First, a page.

For some people, filing for bankruptcy is a one-in-a-lifetime event. It helps them straighten out their finances and get back on track and they never have to worry about things again. For many others, though, this is not the case.
The last few years have shown that getting into a precarious financial situation can be easier than we might assume. It only takes one major setback, one medical emergency, or one unforeseen global pandemic to completely ruin a family’s finances.
This has led many people who have previously filed for bankruptcy to wonder if they should go down that road again. Consequently, many of these same people have been wondering if that is even an option for them.
Can you file for bankruptcy more than once? How often can you file bankruptcy? These are questions that do not have a simple, straightforward answer – but which are important to understand the answers to if you are considering a second or consecutive filing.
Yes, you can absolutely file for bankruptcy more than once in your lifetime. You may have seen news articles about companies that have filed for bankruptcy multiple times, and the same thing applies to an individual filing for personal bankruptcy.
In bankruptcy law, there is typically a minimum amount of time between the discharge or end of one bankruptcy and when you are permitted to file for another. The chapter of bankruptcy also matters. The answer to whether filing for a second, third, or even consecutive bankruptcy within your lifetime is legal, though, is a resounding yes!
Since you can file for bankruptcy more than once if necessary, you might now be wondering: how often can you file bankruptcy? The answer can be confusing and frustrating, but there is an answer to be had.
The simplest explanation is that the frequency with which you can file for bankruptcy depends on the bankruptcy chapters in question.
If you previously filed for and received a Chapter 13 bankruptcy, you will need to wait a minimum of two years before filing for a new Chapter 13 bankruptcy. Remember, this minimum period begins after the last bankruptcy ended – not from the filing date of the first bankruptcy.
If your previous bankruptcy was a Chapter 13 and you are looking to file for a Chapter 7, things get a little more complicated. In this instance, you will have to wait a minimum of six years between bankruptcies, unless all the terms of your previous bankruptcy were met and all outstanding debt from that specific agreement is paid. In that circumstance, there is no minimum waiting period.
What if your last bankruptcy was a Chapter 7 bankruptcy? Again, your wait time will depend on the chapter you are filing for this time.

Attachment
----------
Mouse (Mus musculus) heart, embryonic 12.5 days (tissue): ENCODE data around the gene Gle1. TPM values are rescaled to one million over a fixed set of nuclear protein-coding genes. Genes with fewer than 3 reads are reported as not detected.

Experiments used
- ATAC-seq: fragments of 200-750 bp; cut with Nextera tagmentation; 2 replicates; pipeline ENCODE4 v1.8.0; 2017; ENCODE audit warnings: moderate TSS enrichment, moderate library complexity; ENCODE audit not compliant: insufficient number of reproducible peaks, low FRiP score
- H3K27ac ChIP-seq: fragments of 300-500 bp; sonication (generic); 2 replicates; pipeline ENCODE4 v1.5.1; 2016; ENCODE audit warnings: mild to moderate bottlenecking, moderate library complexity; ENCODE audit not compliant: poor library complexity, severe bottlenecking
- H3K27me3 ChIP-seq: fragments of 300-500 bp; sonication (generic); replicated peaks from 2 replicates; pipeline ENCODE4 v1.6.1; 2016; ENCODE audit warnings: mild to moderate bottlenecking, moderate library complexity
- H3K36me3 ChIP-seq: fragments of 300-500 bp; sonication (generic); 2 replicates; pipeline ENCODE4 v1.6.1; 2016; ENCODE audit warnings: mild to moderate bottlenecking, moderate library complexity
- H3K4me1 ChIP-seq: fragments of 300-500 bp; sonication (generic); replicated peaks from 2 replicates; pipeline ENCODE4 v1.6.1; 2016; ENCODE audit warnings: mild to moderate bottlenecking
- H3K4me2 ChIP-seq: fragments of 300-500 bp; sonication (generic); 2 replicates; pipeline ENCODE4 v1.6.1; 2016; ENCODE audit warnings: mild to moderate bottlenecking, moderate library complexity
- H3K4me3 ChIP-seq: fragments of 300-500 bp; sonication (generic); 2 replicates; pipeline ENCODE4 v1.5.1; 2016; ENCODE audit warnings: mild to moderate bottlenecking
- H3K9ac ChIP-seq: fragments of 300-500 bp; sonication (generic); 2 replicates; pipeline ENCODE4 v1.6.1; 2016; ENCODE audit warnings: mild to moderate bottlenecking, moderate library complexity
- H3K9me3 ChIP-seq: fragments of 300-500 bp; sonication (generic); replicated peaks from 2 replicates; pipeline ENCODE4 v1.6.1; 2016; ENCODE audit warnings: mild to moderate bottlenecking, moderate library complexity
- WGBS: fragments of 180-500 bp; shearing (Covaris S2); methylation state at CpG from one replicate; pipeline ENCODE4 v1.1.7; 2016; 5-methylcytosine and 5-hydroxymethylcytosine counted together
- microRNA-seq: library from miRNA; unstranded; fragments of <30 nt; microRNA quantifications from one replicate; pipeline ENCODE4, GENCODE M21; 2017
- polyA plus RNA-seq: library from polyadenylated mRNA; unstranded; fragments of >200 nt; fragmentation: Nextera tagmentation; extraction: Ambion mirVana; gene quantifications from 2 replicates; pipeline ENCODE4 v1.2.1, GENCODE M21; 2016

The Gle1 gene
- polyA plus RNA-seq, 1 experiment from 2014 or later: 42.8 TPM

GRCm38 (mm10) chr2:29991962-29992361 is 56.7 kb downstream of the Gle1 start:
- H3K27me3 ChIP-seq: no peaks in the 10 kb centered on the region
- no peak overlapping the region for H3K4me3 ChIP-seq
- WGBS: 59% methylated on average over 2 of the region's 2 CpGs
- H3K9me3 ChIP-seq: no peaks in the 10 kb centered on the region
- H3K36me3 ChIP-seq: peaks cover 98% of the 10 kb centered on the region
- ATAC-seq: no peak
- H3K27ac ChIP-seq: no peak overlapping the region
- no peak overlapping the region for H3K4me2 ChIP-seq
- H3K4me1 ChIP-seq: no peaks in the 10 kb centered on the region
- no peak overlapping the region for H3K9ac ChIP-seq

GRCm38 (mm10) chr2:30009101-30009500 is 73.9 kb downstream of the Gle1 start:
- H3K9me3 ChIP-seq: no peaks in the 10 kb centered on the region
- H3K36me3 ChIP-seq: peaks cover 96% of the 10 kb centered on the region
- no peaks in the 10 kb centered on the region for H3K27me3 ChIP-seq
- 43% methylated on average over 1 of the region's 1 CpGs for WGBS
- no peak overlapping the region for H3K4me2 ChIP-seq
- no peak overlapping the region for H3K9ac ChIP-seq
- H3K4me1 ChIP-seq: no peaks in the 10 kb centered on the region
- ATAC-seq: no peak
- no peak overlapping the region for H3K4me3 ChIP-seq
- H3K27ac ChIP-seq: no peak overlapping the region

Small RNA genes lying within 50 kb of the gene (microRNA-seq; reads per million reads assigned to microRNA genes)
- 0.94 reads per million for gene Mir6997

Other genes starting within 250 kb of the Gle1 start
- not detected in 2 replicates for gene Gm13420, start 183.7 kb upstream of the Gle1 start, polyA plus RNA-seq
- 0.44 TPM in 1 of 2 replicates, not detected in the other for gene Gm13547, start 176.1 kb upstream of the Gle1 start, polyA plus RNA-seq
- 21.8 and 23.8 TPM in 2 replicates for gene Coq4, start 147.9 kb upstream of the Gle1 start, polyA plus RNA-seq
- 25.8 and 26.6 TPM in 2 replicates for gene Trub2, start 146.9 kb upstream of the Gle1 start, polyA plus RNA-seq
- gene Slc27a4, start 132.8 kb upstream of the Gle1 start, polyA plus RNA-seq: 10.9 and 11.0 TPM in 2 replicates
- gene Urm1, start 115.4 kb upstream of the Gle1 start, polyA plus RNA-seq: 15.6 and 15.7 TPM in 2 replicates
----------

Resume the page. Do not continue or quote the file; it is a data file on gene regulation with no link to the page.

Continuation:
If you are filing for another Chapter 7 or a Chapter 11 bankruptcy, you will have to wait a minimum of eight years from your discharge date before filing. If you are filing for a Chapter 13 bankruptcy, though, you will have your wait time cut in half – or four years from the date of discharge – before you can file again.
Most people do not foresee filing for bankruptcy again after their first one. However, there are some instances in which this might be the most practical decision.
There is an instance in which some consumers choose to file one type of bankruptcy right after another. Informally known as “Chapter 20” bankruptcy, this process involves filing for Chapter 13 bankruptcy after your Chapter 7 discharge is obtained.
If you have read the United States bankruptcy code, you may notice that there is no ‘Chapter 20” included. This is because the use of this name is simply a reference to the addition of Chapter 13 and Chapter 7 – adding up to a “Chapter 20” bankruptcy.
Why would someone do this? As with most things related to bankruptcy, there are pros and cons to choosing this complicated process – and it should not be done without careful consideration.
In theory, you could wipe out more debt by combining Chapter 7 and Chapter 13 bankruptcy this way than you could with either chapter alone. With the combination approach, you could also possibly work toward discharging your unsecured debt, then arrange to pay down some of your remaining secured and unsecured debt. The combination approach could also allow you more time to work toward paying down those debts you are able to repay.
However, there are downsides to combining two chapters of bankruptcy this way. You cannot actually file for Chapter 13 bankruptcy directly after being discharged from Chapter 7. Instead, you will have to wait a minimum of four years. You will also have to prove to the court that you are acting in good faith. Additionally, some debts will still not be discharged, such as alimony, child support, etc.
With scenarios like the so-called “Chapter 20” bankruptcy, it is easy to see how the question of “how often can you file bankruptcy?” becomes a complicated one. These kinds of step-by-step procedures are not common, since they can drag the process out far longer than most people are willing to commit. Still, they may be the best decision for some people – but who are those people, and are you one of them?
Thankfully, South Florida families like yours do not have to deal with the complicated decisions of bankruptcy alone.
Whether you decide to file bankruptcy for a second time, a third time, or combine two bankruptcies in a complex scenario, the staff here at the Van Horn Law Group can help guide your steps. The bankruptcy process is complicated no matter how many times you’ve done it. Let our knowledgeable bankruptcy attorneys help you make the best decisions for your unique financial situation.
Give us a call today to learn more about how we can help you make the best of whatever your bankruptcy situation may be.
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